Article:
2020-11-22T18:15:30.470Z	INFO	controllers.Operator	Creating a new Ingress	{"operator": "default/operator-sample", "Ingress.Namespace": "default", "Ingress.Name": "operator-sample"}
2020-11-22T18:15:30.927Z	DEBUG	controller	Successfully Reconciled	{"reconcilerGroup": "app.helloworld.io", "reconcilerKind": "Operator", "controller": "operator", "name": "operator-sample", "namespace": "default"}
2020-11-22T18:15:30.927Z	DEBUG	controller	Successfully Reconciled	{"reconcilerGroup": "app.helloworld.io", "reconcilerKind": "Operator", "controller": "operator", "name": "operator-sample", "namespace": "default"}
2020-11-22T18:15:33.776Z	DEBUG	controller	Successfully Reconciled	{"reconcilerGroup": "app.helloworld.io", "reconcilerKind": "Operator", "controller": "operator", "name": "operator-sample", "namespace": "default"}
2020-11-22T18:15:35.181Z	DEBUG	controller	Successfully Reconciled	{"reconcilerGroup": "app.helloworld.io", "reconcilerKind": "Operator", "controller": "operator", "name": "operator-sample", "namespace": "default"}

In the default namespace where I applied the custom resource you will see the deployed resources by the operator:

$ kubectl get operators.app.helloworld.io 
NAME              AGE
operator-sample   6m11s
$ kubectl get all
NAME                                   READY   STATUS    RESTARTS   AGE
pod/operator-sample-767897c4b9-8zwsd   1/1     Running   0          2m59s

NAME                      TYPE        CLUSTER-IP      EXTERNAL-IP   PORT(S)    AGE
service/kubernetes        ClusterIP   10.96.0.1               443/TCP    29m
service/operator-sample   ClusterIP   10.96.199.188           8080/TCP   2m59s

NAME                              READY   UP-TO-DATE   AVAILABLE   AGE
deployment.apps/operator-sample   1/1     1            1           2m59s

NAME                                         DESIRED   CURRENT   READY   AGE
replicaset.apps/operator-sample-767897c4b9   1         1         1       2m59s

There is not much else to do other than to build the operator image and push to an image registry so that I can run the operator on a Kubernetes cluster.

$ make docker-build IMG=ghcr.io/berndonline/k8s/helloworld-operator:latest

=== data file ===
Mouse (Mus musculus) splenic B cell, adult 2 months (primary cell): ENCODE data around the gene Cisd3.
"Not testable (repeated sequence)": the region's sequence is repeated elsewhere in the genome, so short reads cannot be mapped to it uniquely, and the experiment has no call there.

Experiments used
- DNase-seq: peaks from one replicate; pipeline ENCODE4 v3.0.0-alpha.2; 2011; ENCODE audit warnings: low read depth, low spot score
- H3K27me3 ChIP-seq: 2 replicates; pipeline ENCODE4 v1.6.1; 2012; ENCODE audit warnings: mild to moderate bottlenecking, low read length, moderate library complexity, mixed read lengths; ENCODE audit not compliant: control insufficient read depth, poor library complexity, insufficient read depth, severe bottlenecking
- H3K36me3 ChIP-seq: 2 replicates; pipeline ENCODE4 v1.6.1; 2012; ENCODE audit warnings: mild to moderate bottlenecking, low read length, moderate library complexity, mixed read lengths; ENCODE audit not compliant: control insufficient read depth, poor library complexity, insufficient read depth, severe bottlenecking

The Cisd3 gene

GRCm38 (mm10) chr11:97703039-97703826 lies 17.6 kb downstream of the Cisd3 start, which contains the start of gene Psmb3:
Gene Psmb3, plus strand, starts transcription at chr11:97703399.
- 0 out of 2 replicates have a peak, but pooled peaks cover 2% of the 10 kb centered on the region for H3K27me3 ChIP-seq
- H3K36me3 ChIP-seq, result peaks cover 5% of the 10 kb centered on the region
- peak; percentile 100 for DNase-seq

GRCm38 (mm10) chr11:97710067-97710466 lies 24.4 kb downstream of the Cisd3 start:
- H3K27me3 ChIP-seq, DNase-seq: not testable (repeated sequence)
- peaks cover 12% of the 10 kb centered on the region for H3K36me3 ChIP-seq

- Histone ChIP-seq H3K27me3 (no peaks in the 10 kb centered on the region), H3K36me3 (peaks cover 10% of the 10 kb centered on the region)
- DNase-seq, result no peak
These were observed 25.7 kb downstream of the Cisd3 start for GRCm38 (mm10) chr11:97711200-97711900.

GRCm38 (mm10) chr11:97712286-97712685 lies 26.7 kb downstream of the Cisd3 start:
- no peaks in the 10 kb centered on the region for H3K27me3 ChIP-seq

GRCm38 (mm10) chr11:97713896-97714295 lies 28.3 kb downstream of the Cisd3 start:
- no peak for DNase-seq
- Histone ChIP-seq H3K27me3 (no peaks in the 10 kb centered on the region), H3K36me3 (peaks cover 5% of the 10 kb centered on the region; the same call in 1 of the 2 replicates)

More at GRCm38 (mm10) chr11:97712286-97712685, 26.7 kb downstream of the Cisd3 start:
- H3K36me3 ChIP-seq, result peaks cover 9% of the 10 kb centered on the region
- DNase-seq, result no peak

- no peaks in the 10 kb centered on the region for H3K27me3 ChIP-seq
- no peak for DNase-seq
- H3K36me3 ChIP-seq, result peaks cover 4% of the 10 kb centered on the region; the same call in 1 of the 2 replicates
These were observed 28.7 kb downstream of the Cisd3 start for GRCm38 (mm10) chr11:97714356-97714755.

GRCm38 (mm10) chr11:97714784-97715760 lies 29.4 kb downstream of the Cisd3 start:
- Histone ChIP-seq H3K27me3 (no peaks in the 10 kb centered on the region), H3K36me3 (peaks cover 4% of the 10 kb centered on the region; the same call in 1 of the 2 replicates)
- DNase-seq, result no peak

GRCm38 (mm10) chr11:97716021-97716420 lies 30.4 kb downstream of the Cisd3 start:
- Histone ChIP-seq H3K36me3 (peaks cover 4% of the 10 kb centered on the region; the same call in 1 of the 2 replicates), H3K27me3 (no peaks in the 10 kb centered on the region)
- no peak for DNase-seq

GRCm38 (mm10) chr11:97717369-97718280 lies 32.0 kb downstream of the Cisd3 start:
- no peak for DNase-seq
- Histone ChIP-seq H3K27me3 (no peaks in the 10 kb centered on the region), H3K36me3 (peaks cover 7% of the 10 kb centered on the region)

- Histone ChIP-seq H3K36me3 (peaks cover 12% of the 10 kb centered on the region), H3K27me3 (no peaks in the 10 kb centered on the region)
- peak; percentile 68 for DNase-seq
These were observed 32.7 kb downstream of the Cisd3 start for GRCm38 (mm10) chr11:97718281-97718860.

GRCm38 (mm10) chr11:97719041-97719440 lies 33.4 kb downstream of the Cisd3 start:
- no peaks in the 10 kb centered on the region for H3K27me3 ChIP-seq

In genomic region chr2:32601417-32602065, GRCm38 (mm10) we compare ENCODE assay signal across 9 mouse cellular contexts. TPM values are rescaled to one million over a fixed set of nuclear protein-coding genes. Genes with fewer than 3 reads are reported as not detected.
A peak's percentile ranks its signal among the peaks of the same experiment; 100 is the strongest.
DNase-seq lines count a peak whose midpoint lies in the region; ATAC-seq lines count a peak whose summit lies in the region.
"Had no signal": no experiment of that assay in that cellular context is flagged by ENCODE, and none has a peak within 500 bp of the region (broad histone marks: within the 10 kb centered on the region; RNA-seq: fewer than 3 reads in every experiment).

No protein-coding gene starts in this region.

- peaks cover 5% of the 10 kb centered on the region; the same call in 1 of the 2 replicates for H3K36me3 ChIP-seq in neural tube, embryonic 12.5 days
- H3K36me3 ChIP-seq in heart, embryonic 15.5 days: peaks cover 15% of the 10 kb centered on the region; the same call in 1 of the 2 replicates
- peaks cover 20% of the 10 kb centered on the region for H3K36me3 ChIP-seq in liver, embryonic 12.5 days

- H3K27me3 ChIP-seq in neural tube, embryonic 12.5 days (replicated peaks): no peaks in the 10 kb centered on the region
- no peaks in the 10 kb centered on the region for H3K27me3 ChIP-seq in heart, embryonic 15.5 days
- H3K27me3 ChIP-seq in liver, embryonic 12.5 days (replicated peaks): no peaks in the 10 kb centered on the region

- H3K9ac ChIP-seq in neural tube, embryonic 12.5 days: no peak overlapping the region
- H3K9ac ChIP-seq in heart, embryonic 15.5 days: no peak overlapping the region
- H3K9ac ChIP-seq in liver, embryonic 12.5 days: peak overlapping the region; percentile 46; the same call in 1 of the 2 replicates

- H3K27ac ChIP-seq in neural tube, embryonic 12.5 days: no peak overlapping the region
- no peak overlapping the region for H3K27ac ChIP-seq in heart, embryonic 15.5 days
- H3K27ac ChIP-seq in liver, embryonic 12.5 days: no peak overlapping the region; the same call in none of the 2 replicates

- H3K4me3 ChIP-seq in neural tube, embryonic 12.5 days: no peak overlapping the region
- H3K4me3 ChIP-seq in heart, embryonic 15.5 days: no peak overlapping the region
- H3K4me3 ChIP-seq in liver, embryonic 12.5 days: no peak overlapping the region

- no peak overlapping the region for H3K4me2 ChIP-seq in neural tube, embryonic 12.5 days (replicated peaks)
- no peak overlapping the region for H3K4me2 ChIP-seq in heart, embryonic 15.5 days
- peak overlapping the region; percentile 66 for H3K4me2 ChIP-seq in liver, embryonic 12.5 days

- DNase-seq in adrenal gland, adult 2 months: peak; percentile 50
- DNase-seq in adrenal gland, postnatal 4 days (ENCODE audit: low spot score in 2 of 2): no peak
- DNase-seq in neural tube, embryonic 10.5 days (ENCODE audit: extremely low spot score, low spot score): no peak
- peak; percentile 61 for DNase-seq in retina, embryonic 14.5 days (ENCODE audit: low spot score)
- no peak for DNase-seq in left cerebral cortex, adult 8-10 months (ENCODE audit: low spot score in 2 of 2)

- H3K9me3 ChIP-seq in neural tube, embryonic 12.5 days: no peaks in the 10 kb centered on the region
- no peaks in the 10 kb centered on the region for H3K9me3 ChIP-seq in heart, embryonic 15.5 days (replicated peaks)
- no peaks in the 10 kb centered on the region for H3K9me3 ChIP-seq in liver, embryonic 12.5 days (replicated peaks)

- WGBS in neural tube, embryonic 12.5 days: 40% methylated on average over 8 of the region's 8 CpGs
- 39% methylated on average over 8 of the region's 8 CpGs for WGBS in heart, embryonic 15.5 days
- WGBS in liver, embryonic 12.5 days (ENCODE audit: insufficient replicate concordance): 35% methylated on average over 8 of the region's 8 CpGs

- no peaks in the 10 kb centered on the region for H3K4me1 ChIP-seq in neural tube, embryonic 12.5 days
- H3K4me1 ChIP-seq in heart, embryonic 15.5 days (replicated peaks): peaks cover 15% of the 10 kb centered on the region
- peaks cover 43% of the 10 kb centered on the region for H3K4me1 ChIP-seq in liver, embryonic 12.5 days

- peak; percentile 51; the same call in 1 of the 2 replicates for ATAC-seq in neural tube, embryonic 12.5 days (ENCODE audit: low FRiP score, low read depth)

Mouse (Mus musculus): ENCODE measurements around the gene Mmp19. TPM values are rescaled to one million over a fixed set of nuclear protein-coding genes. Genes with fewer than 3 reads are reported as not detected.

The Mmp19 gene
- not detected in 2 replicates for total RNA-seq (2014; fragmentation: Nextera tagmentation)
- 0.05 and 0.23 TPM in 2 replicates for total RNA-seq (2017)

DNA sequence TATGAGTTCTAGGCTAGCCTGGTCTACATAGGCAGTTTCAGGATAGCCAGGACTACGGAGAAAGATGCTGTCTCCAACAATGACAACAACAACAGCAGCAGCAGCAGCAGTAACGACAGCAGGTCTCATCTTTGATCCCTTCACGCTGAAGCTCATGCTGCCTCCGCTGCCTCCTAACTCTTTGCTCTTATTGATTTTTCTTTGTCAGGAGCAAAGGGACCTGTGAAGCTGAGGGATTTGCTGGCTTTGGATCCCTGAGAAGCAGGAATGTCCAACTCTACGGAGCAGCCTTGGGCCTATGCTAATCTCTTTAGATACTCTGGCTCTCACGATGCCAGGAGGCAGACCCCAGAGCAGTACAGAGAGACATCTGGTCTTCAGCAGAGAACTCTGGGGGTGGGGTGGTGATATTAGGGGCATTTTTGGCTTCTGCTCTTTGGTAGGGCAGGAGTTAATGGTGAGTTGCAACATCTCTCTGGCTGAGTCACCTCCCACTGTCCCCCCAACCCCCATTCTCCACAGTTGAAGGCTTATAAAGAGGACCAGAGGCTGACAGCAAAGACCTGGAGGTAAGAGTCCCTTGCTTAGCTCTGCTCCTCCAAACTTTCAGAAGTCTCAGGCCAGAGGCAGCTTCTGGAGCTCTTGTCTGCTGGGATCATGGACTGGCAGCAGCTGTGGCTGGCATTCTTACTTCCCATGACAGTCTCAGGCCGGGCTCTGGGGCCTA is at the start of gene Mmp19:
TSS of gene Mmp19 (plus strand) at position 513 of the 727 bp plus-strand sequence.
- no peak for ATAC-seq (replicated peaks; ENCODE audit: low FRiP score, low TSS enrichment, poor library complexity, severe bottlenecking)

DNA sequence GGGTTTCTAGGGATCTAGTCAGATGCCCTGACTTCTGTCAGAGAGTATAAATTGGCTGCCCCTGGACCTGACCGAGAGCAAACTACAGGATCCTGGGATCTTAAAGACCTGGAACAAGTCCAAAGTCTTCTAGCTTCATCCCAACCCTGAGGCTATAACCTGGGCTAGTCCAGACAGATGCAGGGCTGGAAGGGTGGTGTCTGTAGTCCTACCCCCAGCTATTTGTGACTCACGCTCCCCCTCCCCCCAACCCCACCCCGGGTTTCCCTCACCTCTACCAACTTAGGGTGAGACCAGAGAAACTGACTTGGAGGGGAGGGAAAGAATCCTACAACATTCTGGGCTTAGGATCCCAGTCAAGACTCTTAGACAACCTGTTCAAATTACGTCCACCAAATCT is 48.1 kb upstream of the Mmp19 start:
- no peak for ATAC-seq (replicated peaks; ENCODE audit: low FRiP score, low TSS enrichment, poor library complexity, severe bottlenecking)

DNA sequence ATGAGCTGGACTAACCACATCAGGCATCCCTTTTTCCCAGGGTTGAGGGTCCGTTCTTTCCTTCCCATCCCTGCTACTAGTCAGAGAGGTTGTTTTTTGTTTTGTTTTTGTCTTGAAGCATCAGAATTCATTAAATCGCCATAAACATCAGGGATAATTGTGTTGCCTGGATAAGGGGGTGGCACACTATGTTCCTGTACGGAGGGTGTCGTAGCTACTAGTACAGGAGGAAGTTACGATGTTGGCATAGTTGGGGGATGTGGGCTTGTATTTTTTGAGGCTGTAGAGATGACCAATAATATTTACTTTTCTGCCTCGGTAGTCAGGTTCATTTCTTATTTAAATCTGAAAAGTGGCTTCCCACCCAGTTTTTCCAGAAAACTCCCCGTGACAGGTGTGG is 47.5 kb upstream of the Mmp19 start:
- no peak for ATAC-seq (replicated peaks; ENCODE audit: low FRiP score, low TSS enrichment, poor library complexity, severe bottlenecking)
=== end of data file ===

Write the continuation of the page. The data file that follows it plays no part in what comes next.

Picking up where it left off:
$ make docker-push IMG=ghcr.io/berndonline/k8s/helloworld-operator:latest
$ kustomize build config/default | kubectl apply -f -

I hope this article is useful for getting you started on writing your own Kubernetes operator in Golang.

Ansible Automation with Cisco ASA Multi-Context Mode

I thought I’d share my experience using Ansible and Cisco ASA firewalls in multi-context mode. Right from the beginning I had a few issues deploying the configuration and the switch between the different security context didn’t work well. I got the error you see below when I tried to run a playbook. Other times the changeto context didn’t work well and applied the wrong config:

[email protected]:~$ ansible-playbook -i inventory site.yml --ask-vault-pass
Vault password:

PLAY [all] ***************************************************************************************************************************************************************************

TASK [hostname : set dns and hostname] ***********************************************************************************************************************************************
An exception occurred during task execution. To see the full traceback, use -vvv. The error was: error: [Errno 61] Connection refused
fatal: [fwcontext01]: FAILED! => {"changed": false, "err": "[Errno 61] Connection refused", "msg": "unable to connect to socket"}
ok: [fwcontext02]

TASK [interfaces : write interfaces config] ******************************************************************************************************************************************
ok: [fwcontext02]

....

After a bit of troubleshooting I found a workaround to limit the amount of processes Ansible use and set this limit to one in the Ansible.cfg. The default is five processes if forks is not defined as far as I remember.

[defaults]
inventory = ./inventory
host_key_checking=False
jinja2_extensions=jinja2.ext.do
forks = 1

In the example inventory file, the “inventory_hostname” variable represents the security context and as you see the “ansible_ssh_host” is set to the IP address of the admin context:

fwcontext01 ansible_ssh_host=192.168.0.1 ansible_ssh_port=22 ansible_ssh_user='ansible' ansible_ssh_pass='cisco'
fwcontext02 ansible_ssh_host=192.168.0.1 ansible_ssh_port=22 ansible_ssh_user='ansible' ansible_ssh_pass='cisco'

When you run the playbook again you can see that the playbook runs successfully but deploys the changes one by one to each firewall security context, the disadvantage is that the playbook takes much longer to run:

[email protected]:~$ ansible-playbook site.yml

PLAY [all] ***************************************************************************************************************************************************************************

TASK [hostname : set dns and hostname] ***********************************************************************************************************************************************